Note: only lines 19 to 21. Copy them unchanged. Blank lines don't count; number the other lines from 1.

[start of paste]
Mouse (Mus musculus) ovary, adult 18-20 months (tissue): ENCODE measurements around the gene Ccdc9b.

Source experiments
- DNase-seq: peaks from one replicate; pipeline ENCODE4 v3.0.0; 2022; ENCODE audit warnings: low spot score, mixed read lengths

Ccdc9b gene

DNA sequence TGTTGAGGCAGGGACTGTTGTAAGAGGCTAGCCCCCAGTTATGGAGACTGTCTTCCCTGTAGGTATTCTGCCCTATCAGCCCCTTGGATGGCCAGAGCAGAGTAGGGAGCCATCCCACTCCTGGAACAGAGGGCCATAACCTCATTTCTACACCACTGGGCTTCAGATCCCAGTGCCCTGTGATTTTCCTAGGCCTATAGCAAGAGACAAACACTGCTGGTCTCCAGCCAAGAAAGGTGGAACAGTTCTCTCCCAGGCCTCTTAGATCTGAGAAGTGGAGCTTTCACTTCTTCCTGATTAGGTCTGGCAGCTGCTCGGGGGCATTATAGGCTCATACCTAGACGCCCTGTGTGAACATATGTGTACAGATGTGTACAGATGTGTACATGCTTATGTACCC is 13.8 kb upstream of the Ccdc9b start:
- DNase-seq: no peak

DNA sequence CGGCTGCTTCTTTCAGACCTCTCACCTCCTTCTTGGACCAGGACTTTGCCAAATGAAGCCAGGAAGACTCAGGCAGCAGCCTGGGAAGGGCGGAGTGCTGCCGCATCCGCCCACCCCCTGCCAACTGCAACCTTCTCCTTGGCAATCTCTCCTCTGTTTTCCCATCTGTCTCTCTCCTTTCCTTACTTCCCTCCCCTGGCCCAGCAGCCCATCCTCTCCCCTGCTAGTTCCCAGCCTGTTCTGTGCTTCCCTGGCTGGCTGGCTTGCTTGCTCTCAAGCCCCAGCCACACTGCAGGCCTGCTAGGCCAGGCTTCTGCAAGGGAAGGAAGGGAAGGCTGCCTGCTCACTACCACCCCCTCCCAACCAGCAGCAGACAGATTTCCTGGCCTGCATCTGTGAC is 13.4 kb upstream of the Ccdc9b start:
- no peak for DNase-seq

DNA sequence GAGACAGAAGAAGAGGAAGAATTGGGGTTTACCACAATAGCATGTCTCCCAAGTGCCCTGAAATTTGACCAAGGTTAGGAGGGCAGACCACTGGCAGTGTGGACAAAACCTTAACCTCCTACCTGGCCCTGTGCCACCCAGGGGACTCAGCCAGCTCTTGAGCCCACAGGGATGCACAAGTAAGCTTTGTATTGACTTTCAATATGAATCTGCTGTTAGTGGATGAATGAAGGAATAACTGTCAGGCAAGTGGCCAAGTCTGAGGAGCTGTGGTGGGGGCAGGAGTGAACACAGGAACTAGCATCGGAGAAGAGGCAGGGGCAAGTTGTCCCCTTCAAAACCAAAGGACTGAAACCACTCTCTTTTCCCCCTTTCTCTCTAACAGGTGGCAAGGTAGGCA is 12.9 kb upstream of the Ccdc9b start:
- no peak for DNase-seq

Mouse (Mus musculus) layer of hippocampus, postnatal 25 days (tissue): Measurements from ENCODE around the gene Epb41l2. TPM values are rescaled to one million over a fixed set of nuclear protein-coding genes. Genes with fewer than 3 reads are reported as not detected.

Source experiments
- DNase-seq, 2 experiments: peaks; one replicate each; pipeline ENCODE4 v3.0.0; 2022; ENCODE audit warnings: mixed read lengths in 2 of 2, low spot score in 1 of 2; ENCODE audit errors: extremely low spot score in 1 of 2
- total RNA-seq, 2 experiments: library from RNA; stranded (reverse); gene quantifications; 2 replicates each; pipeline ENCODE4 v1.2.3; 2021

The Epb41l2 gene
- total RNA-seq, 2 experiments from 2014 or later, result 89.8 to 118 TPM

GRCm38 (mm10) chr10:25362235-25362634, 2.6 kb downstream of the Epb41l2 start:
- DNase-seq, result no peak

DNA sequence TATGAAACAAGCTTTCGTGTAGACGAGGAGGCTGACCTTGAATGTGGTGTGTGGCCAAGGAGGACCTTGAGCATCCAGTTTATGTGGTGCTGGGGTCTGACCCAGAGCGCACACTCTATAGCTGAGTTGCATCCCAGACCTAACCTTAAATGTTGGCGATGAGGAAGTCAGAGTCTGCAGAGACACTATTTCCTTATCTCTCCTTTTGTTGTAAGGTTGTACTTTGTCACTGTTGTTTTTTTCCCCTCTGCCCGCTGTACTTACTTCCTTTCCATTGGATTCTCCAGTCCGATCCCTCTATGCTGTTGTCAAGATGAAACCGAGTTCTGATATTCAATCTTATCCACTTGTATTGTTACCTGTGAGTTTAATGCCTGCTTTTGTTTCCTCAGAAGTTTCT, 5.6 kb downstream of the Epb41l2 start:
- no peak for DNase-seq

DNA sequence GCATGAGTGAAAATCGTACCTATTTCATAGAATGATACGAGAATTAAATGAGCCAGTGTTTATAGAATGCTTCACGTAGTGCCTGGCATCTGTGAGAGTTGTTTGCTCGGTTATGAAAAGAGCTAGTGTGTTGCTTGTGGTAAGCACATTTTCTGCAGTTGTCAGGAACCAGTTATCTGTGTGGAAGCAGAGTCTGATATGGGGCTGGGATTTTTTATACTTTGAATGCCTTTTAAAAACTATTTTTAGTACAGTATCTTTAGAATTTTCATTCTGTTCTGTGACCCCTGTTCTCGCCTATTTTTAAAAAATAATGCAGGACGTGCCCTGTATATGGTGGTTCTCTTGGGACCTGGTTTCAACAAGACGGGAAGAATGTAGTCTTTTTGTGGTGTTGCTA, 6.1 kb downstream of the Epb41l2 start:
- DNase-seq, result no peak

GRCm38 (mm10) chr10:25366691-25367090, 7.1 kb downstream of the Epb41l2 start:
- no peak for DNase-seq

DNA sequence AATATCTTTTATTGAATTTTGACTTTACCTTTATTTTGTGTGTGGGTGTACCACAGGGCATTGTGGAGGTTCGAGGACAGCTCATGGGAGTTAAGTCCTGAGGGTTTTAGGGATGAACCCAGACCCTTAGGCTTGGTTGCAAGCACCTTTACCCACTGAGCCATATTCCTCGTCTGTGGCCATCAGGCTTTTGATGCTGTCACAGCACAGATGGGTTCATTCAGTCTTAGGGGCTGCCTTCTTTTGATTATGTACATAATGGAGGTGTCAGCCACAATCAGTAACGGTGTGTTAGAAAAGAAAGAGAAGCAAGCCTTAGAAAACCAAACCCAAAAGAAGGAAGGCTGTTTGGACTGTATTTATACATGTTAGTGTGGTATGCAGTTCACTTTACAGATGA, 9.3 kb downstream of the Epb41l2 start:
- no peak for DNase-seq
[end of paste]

DNA sequence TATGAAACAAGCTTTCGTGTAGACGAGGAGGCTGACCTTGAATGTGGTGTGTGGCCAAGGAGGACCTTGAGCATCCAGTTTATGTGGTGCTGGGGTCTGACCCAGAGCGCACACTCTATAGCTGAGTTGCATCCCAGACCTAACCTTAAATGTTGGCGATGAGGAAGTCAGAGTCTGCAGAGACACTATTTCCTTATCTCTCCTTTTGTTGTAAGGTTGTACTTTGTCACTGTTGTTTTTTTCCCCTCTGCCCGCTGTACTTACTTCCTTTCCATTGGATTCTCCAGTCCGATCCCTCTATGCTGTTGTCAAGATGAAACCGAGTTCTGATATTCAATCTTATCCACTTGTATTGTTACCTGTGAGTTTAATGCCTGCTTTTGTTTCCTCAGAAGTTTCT, 5.6 kb downstream of the Epb41l2 start:
- no peak for DNase-seq

DNA sequence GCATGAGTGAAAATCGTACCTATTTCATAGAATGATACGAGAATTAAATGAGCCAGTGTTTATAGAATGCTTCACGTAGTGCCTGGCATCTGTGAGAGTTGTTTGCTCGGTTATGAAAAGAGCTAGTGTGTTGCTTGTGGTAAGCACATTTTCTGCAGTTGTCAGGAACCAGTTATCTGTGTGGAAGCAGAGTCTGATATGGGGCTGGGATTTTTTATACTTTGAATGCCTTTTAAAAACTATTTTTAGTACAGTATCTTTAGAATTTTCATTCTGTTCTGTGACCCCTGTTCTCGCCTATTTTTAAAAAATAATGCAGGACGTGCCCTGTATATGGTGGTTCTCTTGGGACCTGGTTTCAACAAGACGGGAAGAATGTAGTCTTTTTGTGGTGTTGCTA, 6.1 kb downstream of the Epb41l2 start: